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ASSESSMENT OF THE CONTRIBUTION OF COMMERCIAL BANKS TO ECONOMIC GROWTH IN NIGERIA

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PROJECT TION

ABSTRACT

The y focused on the contributions of banks to economic growth of Nigeria. The specific objectives of the y include: to examined the effect of bank loans on the gross domestic product, to ascertain relationship between bank and total revenue in Nigeria, to determine the correlation between bank and total monetary asset of Nigeria, and to explore the bank on the net national income of Nigeria. Data for the y were sourced through CBN Annual report and journal articles which related to the subjects matter. The data collected were analyzed using SPSS.  The research findings are bank loans had a positive and significant effect on gross domestic product, bank loan had a significant effect on total revenue in Nigeria, bank loan has a significant effect on net national income in Nigeria, bank loan had a significant influence on total monetary asset in Nigeria. Based on the findings the researcher recommends that Commercial banks should re-examine and redefine their objectives, policies and operational strategies, seek new niches in non-traditional activities and fight for larger shares.

CHAPTER ONE

1.1Background of the y

Nigeria is the most populous African country with a population of about 140 million people. This represents about 20% of the population of the entire African continent. The country is also one of the world’s top eight producers of crude oil in the world. The recent Article IV Report (2008) on the country posited that the economy is likely to be part of the emerging in the world. However, despite the above submission, the country is amongst the poorest economies. The position of this country makes it somehow important to examine the contribution of the financial sector to the spate of growth within the economy. In essence, can we say that the financial institutions are well positioned to assist the economy in promoting growth thereby improving the well being of the populace? (Oluitan, 2010).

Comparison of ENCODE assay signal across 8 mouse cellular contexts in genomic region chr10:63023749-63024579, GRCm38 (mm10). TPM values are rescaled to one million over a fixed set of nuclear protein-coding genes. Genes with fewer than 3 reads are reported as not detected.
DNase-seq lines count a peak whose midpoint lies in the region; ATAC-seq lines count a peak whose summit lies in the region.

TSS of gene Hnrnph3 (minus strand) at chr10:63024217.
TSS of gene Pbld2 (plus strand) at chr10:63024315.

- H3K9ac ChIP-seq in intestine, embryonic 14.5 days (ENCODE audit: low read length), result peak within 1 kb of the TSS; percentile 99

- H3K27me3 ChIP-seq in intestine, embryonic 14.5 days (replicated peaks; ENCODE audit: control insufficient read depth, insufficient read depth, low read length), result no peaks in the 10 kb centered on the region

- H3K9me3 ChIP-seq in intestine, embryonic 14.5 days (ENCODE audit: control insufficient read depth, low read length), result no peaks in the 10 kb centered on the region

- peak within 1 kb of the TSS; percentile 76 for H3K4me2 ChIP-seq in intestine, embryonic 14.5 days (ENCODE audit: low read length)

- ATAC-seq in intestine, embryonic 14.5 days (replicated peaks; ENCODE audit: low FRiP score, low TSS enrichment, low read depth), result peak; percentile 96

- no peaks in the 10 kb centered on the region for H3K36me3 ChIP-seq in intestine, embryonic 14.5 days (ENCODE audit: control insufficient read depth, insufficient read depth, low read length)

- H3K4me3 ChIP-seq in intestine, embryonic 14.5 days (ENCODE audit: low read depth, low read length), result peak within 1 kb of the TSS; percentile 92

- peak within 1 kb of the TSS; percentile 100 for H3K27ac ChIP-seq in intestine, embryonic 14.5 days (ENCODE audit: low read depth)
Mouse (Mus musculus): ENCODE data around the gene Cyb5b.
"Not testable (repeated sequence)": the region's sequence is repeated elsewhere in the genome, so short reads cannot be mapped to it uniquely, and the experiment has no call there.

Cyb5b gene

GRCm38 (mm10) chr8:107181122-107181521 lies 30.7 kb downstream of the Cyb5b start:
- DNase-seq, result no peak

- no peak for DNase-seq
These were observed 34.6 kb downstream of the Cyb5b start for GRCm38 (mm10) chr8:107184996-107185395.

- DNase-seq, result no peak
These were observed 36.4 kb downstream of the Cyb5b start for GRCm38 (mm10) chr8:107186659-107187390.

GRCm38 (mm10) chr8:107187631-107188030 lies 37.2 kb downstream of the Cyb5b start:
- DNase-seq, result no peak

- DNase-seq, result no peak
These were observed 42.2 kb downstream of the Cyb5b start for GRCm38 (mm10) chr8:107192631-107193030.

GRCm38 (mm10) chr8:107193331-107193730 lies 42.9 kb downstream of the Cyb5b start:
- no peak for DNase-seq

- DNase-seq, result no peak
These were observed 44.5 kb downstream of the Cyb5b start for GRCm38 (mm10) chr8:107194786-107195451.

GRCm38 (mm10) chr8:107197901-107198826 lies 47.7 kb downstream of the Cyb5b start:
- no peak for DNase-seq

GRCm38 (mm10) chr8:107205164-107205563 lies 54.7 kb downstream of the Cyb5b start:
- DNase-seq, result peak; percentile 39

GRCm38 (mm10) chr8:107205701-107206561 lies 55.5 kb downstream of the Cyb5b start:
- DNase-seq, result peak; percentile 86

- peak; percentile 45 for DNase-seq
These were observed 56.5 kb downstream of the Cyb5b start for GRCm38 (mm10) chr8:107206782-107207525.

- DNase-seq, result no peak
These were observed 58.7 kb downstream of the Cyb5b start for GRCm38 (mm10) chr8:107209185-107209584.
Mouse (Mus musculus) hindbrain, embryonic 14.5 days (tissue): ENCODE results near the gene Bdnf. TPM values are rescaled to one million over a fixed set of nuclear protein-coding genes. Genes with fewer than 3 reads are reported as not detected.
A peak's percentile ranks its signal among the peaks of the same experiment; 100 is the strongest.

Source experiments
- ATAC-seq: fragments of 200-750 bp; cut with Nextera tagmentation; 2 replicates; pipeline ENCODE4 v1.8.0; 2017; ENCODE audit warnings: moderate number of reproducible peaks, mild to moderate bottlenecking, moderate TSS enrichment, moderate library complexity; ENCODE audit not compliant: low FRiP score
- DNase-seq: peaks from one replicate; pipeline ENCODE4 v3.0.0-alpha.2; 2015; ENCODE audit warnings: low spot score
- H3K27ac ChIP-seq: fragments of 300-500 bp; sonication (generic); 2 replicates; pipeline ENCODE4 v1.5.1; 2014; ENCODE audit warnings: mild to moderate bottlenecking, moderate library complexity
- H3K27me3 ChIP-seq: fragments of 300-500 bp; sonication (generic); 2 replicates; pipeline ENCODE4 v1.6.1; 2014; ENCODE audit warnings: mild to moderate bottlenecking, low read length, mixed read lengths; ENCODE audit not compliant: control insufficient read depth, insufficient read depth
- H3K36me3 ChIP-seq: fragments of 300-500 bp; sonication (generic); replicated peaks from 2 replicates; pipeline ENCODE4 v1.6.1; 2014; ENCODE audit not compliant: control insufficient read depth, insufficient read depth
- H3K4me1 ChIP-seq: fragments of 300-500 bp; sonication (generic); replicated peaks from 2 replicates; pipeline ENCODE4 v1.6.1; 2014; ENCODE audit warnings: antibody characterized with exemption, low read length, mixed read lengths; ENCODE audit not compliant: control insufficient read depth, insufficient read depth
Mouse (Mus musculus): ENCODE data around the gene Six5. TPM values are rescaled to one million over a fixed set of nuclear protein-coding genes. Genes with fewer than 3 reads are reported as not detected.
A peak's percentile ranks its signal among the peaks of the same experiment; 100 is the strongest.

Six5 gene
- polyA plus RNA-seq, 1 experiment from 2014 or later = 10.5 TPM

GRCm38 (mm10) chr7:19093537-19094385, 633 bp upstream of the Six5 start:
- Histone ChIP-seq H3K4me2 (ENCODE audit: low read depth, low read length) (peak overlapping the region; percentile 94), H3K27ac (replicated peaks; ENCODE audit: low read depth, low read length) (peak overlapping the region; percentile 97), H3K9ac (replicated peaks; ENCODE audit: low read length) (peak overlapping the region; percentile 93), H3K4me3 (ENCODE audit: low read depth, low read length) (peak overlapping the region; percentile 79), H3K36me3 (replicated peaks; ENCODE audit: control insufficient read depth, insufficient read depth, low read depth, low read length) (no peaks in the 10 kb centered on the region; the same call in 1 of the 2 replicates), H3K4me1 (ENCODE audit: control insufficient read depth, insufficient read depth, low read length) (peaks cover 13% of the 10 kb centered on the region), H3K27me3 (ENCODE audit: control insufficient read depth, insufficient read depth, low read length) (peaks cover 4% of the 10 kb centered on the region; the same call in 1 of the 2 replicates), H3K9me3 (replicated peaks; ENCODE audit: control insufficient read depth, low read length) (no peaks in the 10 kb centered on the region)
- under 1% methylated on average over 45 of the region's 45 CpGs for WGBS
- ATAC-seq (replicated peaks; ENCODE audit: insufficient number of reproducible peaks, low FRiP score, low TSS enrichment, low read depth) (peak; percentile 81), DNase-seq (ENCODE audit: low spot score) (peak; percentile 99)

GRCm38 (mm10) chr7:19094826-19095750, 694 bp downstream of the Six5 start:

The importance of financial institutions in promoting growth within the economy has been widely discussed in the literature. Early economists such as Schumpeter in 1911 identified the importance of banks in facilitating technological innovation through their intermediary role. He believed that efficient allocation of savings through identification and funding of entrepreneurs with the best chances of successfully implementing innovative and production processes are tools to achieve this objective. Several scholars thereafter (Fry, 1988; King & Levine, 1993; McKinnon, 1973; Shaw, 1973) have supported the above postulation about the significance of banks to the growth of the economy.